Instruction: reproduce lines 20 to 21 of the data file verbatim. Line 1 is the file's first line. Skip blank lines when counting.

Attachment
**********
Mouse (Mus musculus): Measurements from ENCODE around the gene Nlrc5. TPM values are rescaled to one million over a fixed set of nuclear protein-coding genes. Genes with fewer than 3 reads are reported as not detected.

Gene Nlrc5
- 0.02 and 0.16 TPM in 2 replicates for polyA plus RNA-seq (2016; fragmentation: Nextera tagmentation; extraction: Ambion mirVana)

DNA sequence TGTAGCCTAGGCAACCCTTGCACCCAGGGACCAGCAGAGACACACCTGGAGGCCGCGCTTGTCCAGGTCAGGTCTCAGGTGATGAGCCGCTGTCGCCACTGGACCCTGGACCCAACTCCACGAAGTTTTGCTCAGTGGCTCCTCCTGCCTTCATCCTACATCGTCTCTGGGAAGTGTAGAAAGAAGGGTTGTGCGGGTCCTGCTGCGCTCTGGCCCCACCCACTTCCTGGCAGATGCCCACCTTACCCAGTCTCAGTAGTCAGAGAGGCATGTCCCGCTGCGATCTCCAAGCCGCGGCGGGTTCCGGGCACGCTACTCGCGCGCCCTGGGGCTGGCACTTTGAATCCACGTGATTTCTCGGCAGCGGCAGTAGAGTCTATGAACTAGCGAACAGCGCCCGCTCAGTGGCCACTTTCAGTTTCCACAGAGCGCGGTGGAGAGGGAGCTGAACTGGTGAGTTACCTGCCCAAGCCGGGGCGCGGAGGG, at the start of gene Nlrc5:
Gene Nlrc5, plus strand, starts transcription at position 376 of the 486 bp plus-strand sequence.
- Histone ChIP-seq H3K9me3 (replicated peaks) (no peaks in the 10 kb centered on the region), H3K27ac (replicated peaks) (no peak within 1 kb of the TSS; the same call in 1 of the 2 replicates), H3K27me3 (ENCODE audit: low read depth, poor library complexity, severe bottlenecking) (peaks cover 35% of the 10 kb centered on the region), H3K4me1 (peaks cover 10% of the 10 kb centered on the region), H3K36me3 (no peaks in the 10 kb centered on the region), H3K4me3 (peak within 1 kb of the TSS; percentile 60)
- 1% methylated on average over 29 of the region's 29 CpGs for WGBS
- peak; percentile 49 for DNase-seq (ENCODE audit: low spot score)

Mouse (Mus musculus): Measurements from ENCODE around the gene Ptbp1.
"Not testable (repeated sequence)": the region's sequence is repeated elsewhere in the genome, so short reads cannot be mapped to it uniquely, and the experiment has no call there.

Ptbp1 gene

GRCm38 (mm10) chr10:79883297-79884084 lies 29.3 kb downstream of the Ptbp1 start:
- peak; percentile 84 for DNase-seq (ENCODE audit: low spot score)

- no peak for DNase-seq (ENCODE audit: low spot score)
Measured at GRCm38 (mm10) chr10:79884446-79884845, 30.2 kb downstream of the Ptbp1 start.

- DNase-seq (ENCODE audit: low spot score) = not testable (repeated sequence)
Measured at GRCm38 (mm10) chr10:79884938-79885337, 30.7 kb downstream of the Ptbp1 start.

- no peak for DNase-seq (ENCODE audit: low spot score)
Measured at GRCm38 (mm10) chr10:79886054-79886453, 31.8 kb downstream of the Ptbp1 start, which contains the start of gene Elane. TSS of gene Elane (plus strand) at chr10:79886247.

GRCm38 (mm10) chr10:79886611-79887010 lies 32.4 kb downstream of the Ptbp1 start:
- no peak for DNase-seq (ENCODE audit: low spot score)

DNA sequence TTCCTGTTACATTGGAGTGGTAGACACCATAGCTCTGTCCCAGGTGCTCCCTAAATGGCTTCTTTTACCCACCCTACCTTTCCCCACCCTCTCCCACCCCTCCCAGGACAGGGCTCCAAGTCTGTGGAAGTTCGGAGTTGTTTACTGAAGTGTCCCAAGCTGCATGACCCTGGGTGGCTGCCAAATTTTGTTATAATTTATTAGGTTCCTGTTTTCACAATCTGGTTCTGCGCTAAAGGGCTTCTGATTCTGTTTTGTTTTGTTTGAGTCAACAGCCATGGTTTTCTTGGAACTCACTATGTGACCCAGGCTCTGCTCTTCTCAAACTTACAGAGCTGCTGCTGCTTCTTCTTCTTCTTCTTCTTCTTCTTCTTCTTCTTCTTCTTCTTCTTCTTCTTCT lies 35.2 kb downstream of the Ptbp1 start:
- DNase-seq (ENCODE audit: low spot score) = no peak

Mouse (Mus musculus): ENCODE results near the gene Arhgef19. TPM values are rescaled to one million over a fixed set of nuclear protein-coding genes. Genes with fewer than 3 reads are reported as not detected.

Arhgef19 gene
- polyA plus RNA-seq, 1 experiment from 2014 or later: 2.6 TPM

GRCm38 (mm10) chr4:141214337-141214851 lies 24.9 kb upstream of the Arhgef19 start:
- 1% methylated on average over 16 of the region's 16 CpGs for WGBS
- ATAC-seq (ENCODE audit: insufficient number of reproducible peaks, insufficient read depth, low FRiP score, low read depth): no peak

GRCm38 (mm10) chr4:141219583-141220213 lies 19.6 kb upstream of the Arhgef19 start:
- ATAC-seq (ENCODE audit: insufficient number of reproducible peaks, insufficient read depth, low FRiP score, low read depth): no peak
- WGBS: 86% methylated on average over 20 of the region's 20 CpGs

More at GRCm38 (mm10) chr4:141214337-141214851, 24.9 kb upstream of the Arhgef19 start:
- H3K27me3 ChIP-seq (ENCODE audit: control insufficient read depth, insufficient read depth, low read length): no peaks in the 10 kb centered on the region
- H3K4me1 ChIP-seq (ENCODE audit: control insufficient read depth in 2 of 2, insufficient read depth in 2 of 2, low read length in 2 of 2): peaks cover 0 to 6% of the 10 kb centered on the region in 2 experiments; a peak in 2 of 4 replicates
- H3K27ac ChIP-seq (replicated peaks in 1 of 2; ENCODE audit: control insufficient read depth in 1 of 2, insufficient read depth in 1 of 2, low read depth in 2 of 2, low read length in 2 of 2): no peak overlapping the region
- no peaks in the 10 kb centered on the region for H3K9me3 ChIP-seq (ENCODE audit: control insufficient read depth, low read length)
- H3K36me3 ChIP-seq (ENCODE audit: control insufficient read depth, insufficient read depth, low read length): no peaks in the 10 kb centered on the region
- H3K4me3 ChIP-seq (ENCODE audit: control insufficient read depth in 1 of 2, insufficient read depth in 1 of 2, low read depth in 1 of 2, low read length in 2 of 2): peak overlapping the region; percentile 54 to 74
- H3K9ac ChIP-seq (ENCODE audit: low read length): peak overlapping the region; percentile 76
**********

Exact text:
GRCm38 (mm10) chr10:79886611-79887010 lies 32.4 kb downstream of the Ptbp1 start:
- no peak for DNase-seq (ENCODE audit: low spot score)